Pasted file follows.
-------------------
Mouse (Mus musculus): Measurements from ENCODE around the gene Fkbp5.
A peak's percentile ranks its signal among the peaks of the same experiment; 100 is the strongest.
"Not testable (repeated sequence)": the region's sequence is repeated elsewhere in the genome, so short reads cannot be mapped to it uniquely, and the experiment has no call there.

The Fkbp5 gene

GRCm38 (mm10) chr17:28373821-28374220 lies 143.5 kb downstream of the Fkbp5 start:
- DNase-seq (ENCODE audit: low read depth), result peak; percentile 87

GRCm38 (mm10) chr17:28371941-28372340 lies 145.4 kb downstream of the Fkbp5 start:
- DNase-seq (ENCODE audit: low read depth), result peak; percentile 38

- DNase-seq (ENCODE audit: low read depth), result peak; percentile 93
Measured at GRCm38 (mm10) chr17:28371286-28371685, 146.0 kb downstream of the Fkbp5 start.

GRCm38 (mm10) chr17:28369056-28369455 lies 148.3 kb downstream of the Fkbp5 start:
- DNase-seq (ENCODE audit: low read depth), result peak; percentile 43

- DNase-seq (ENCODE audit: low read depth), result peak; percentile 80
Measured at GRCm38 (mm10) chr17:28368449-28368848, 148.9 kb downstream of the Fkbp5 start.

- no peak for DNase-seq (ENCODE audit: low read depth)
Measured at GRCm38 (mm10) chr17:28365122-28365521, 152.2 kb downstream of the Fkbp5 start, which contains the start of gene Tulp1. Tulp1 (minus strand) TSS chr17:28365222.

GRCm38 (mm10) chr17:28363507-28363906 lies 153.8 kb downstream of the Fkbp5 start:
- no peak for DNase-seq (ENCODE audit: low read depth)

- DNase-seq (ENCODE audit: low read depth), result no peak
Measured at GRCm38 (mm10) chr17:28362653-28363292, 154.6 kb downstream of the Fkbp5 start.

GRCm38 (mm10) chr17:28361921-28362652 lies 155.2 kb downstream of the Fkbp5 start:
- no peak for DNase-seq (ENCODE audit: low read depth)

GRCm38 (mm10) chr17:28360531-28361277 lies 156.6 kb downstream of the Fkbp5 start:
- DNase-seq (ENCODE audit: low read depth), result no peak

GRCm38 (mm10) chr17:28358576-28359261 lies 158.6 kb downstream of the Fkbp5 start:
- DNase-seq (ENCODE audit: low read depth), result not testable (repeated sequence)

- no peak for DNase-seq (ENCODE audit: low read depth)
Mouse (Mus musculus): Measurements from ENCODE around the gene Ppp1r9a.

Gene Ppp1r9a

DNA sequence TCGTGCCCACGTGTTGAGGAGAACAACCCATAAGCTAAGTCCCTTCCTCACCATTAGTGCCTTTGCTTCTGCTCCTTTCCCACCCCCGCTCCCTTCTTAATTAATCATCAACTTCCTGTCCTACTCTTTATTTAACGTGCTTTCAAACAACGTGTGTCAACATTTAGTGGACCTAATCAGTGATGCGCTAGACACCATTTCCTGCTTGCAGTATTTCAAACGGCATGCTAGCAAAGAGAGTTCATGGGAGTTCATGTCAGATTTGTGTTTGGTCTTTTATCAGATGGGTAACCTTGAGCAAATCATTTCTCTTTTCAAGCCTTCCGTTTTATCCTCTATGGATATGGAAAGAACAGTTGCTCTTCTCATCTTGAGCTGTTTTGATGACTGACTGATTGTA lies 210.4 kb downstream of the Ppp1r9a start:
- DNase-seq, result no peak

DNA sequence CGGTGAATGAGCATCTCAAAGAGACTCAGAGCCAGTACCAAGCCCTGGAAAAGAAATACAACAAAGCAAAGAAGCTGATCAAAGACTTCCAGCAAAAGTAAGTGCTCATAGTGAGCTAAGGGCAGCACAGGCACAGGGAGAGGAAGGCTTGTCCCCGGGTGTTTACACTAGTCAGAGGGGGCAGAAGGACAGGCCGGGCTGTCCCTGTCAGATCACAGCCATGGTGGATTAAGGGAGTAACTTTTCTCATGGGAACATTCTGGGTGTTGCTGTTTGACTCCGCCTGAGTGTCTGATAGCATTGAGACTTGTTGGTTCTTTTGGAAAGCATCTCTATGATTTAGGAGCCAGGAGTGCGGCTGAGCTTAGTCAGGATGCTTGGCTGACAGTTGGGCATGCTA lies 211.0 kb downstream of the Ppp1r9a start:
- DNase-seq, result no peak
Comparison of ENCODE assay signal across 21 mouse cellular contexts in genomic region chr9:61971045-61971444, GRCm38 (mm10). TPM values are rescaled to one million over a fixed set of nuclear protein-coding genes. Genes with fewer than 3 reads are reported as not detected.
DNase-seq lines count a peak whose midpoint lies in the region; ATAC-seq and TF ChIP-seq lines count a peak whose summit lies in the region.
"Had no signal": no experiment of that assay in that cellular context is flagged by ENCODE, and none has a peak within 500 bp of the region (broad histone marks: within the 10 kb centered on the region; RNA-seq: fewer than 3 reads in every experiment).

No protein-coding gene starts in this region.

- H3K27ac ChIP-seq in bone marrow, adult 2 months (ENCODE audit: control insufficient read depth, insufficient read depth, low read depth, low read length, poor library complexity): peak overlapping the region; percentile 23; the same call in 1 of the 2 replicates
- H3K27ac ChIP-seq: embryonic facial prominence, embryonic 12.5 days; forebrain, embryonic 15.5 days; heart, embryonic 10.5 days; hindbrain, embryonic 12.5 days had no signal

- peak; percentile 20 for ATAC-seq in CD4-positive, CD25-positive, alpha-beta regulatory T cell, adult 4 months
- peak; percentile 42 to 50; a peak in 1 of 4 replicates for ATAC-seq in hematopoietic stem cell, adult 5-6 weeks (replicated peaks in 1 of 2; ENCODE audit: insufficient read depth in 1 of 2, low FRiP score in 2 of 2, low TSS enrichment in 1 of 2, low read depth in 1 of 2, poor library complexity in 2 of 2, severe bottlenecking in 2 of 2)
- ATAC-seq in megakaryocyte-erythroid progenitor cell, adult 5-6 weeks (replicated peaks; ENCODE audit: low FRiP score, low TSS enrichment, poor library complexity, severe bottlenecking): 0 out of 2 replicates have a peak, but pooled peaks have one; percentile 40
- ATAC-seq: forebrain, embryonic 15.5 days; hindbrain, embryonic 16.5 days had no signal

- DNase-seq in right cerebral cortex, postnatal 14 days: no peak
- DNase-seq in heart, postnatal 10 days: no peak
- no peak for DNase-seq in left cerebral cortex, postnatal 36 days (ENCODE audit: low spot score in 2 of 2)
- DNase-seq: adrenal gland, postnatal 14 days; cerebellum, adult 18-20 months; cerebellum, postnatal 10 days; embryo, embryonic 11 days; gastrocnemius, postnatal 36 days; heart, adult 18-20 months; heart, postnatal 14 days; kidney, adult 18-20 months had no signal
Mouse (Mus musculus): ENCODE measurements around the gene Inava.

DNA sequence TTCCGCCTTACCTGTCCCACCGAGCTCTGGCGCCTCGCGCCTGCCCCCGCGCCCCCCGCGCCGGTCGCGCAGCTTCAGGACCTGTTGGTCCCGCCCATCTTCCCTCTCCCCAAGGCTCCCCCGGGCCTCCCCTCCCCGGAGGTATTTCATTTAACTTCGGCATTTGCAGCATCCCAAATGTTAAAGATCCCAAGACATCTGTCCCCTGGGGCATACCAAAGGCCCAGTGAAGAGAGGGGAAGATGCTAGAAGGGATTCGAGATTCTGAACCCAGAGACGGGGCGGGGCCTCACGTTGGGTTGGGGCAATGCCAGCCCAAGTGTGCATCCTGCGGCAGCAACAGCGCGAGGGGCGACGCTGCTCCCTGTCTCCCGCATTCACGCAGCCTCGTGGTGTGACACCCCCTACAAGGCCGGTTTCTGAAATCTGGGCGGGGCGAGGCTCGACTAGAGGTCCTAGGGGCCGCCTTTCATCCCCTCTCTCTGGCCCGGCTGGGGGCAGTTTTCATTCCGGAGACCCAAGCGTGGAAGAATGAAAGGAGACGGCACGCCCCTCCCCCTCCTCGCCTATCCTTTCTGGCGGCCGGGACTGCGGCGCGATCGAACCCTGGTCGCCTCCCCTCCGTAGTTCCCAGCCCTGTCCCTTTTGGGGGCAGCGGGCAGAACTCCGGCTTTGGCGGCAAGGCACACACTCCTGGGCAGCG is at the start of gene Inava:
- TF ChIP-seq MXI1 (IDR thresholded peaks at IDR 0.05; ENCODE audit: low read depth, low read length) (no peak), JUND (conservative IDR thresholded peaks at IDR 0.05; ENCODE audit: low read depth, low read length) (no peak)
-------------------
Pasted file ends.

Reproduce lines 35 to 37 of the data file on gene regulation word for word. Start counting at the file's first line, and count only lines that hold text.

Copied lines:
DNase-seq lines count a peak whose midpoint lies in the region; ATAC-seq and TF ChIP-seq lines count a peak whose summit lies in the region.
"Had no signal": no experiment of that assay in that cellular context is flagged by ENCODE, and none has a peak within 500 bp of the region (broad histone marks: within the 10 kb centered on the region; RNA-seq: fewer than 3 reads in every experiment).

No protein-coding gene starts in this region.